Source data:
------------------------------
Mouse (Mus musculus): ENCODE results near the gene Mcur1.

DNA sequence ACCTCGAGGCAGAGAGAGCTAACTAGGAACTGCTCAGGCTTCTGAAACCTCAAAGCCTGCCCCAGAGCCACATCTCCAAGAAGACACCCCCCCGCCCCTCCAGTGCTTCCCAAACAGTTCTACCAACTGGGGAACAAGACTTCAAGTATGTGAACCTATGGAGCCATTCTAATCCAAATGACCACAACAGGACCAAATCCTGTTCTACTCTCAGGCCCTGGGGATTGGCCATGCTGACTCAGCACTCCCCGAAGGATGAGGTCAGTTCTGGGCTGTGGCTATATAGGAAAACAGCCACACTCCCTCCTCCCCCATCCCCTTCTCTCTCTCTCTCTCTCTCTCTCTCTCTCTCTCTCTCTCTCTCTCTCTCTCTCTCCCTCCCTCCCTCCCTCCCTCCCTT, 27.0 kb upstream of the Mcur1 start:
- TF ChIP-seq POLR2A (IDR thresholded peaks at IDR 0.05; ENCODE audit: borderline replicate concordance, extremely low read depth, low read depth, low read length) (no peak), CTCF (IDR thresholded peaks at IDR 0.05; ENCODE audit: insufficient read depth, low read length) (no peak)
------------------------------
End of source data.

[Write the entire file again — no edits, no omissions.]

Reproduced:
Mouse (Mus musculus): ENCODE results near the gene Mcur1.

DNA sequence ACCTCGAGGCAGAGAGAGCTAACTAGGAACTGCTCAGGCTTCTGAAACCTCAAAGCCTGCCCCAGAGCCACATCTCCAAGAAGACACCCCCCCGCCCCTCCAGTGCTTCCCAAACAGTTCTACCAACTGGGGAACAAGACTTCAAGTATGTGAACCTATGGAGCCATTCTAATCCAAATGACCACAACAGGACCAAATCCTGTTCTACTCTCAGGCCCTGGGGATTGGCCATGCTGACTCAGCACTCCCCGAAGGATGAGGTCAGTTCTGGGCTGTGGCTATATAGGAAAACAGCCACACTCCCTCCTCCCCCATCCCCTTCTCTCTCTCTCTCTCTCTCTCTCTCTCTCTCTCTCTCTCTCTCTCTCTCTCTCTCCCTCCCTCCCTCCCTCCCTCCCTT, 27.0 kb upstream of the Mcur1 start:
- TF ChIP-seq POLR2A (IDR thresholded peaks at IDR 0.05; ENCODE audit: borderline replicate concordance, extremely low read depth, low read depth, low read length) (no peak), CTCF (IDR thresholded peaks at IDR 0.05; ENCODE audit: insufficient read depth, low read length) (no peak)